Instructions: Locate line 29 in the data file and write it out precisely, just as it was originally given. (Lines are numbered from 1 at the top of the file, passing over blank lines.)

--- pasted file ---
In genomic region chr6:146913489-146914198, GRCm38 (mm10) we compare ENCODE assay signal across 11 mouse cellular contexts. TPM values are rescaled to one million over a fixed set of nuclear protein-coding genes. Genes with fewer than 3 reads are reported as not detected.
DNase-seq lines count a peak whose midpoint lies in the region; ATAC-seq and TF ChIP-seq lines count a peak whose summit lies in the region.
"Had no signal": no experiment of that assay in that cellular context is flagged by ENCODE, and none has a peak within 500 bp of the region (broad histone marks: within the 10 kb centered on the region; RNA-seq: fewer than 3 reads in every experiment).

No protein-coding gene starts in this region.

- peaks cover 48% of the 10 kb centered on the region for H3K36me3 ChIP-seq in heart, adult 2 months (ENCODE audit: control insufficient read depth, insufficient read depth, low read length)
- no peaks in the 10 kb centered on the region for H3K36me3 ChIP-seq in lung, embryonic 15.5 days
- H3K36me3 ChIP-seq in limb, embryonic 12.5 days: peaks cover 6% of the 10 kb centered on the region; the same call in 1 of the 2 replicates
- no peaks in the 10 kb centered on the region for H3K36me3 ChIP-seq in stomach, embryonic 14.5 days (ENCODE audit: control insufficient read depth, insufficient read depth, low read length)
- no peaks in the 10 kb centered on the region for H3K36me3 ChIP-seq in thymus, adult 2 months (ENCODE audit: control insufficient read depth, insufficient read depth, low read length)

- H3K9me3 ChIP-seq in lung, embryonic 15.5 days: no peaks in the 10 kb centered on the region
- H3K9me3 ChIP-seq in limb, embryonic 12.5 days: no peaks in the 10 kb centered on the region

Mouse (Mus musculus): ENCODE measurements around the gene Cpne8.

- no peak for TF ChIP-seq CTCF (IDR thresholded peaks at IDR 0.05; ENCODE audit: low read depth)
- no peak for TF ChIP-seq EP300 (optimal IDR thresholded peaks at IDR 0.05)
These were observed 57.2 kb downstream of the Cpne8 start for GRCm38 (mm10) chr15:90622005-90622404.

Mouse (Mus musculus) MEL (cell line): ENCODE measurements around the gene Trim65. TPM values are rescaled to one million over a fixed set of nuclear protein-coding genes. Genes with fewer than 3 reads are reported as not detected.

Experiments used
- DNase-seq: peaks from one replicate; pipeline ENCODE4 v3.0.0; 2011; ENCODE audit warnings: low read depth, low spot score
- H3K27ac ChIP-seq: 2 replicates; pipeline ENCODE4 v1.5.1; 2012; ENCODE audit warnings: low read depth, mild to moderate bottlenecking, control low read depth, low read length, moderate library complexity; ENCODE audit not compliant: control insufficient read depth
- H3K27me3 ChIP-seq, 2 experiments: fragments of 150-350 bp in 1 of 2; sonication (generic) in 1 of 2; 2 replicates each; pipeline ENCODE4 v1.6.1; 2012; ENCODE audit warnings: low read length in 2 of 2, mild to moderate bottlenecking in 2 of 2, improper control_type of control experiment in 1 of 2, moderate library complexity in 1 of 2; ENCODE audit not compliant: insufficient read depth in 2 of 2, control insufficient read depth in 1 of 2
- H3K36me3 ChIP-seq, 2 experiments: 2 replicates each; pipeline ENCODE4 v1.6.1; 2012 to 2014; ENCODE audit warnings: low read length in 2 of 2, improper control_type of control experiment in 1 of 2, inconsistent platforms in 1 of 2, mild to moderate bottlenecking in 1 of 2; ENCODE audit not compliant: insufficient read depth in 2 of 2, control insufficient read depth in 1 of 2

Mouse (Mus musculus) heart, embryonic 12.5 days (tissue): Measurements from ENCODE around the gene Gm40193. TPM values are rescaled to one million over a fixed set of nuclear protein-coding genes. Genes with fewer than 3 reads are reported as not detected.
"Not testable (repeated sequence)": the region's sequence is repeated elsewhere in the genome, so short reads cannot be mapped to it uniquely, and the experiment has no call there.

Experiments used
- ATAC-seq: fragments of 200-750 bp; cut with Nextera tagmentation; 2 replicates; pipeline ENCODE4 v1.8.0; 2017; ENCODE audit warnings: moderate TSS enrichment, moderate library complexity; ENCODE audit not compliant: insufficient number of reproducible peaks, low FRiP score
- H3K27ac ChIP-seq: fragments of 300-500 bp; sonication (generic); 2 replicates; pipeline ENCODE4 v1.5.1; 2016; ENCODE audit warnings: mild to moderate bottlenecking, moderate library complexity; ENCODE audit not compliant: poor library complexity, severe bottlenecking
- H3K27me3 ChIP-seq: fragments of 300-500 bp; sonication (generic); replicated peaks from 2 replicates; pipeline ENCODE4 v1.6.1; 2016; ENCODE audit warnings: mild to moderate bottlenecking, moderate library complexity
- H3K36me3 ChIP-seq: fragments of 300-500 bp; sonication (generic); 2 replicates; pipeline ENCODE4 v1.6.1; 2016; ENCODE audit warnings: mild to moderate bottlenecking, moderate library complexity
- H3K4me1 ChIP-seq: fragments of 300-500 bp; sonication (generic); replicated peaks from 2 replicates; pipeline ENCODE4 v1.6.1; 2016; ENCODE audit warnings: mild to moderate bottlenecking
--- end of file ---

- H3K4me1 ChIP-seq: fragments of 300-500 bp; sonication (generic); replicated peaks from 2 replicates; pipeline ENCODE4 v1.6.1; 2016; ENCODE audit warnings: mild to moderate bottlenecking